Training and Implementation for Effective Use of Environment in Collection Preservation - Field Trial II – (2004-2007)

Funded by the National Endowment for the Humanities, IPI’s Field Trial II focused on increasing the effectiveness of monitoring and analysis of collection storage environments and bringing the benefits of preservation research into practice. The project included three parts designed to reach a wide range of institutions through education and training, along with research and development based on input from participants.

Dimensional Change Graph

 

Part I:  Development of a Service Model for Environmental Monitoring

The service model was designed to allow small- and mid-size institutions to temporarily lease expertise in monitoring-program design, mechanical system function, material decay, and data analysis while expending a minimum of staff time. IPI staff worked closely with twenty institutions that needed a better understanding of their storage environment but lacked the time, staff, or expertise to undertake an environmental monitoring and analysis project themselves. The information provided increased the clients understanding of their current environment and the elements that create it, and gave practical suggestions for improvement. Through this process IPI was able to explore the need for this service, its cost-effectiveness, and the potential for its use in the field.

 

Part II:  Train the Trainers

IPI introduced fifteen preservation service providers from around the country to the approaches and technology for environmental monitoring and analysis that IPI had developed. Each was given PEM dataloggers and Climate Notebook software to use with their clients. They were encouraged to extend the reach of the data management system through workshops, small group presentations, and one-on-one meetings with their clients. In addition, participants provided IPI with their suggestions regarding the monitoring and analysis information and services that would be most beneficial to small institutions. This input, along with the experience received in Part I, was incorporated into the design of IPI’s current Environmental Analysis Service.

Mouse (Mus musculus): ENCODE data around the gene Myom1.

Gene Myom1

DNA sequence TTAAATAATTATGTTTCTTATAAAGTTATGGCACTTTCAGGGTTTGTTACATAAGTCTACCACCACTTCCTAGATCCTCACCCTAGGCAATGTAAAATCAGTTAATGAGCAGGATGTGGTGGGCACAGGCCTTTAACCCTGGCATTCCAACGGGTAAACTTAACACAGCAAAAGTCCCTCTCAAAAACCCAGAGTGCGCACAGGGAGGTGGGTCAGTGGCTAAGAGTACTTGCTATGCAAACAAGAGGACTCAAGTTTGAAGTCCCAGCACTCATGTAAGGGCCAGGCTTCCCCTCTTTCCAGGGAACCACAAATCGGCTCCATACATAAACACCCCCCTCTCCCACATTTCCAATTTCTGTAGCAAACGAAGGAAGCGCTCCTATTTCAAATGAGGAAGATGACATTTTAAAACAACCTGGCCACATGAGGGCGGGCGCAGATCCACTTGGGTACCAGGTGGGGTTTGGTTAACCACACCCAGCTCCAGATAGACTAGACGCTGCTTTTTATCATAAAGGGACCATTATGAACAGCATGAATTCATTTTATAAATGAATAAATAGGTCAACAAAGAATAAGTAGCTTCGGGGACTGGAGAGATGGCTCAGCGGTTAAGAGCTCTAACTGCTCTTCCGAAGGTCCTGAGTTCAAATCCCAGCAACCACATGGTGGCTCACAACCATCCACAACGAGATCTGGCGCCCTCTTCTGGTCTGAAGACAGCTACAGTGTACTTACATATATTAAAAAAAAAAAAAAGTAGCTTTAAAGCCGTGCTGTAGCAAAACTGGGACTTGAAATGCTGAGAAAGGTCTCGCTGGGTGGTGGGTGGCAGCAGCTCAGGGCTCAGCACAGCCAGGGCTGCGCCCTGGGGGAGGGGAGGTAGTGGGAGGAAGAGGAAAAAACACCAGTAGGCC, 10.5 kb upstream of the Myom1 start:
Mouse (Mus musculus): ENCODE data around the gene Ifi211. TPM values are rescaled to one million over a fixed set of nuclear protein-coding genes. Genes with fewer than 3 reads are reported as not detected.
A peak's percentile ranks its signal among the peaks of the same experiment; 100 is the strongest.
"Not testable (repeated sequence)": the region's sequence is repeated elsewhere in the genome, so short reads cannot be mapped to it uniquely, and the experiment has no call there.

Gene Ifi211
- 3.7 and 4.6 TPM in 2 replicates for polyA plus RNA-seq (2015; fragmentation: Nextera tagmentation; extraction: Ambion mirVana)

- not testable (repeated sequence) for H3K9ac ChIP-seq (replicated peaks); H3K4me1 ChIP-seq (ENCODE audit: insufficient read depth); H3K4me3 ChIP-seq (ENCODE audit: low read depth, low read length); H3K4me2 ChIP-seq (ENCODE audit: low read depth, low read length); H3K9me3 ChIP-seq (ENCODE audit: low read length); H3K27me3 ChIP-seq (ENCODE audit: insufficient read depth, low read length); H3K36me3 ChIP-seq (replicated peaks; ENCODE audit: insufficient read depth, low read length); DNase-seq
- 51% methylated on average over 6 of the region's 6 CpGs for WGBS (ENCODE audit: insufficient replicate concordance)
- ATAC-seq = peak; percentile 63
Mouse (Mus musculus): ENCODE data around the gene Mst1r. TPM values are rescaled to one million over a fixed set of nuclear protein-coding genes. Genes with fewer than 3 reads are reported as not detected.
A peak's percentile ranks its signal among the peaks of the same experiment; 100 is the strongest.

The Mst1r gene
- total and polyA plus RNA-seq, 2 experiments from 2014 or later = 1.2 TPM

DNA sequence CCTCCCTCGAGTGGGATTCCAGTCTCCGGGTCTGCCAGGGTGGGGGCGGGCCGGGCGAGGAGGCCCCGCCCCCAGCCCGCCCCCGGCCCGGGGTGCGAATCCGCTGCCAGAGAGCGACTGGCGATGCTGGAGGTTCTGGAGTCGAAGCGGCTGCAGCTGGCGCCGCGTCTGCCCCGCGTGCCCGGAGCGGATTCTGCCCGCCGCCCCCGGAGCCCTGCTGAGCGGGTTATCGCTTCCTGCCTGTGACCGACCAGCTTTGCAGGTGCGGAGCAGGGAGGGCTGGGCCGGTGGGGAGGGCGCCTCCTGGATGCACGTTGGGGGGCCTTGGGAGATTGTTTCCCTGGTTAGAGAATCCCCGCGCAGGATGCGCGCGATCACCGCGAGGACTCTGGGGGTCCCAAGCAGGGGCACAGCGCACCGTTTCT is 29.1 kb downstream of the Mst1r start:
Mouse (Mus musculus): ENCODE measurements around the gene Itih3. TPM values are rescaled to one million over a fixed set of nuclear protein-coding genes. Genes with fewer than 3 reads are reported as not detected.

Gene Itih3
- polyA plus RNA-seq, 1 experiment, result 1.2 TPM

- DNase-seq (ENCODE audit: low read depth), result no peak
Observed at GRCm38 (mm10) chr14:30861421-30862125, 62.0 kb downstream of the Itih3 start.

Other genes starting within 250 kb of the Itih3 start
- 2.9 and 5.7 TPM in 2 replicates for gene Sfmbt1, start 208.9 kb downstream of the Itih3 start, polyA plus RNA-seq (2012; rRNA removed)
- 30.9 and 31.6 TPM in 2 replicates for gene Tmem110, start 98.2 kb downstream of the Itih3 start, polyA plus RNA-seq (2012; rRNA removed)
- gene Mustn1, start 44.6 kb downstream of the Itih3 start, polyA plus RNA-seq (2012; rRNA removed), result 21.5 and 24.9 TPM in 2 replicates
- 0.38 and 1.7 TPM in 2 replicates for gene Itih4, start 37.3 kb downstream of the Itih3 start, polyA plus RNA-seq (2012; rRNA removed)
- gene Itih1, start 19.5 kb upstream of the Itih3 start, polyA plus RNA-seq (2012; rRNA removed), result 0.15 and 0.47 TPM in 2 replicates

Part III:  Advanced Training

Thirty-five participants from Field Trial I were selected to contribute in this part of the project. Goals included sharing advances in IPI’s environmental monitoring tools with current users and to review their experiences, suggestions, and needs in a workshop setting. Discussions with the group led to further development of Preservation Metrics for mechanical decay and corrosion, updates in Climate Notebook software, design elements of the PEM2 datalogger, and creation of the Dew Point Calculator. The workbook from this project, Step-by-Step: Achieving a Preservation Environment for Collections, is available as a free download.

 


IPI can work with your organization to develop an Environmental Monitoring and Analysis project that fits your needs, from designing an environmental management program, purchasing monitoring equipment, evaluating HVAC design plans, review of existing mechanical systems, energy saving opportunities, risk analysis, and more.

Contact Patricia Ford to discuss your needs: pafpph@rit.edu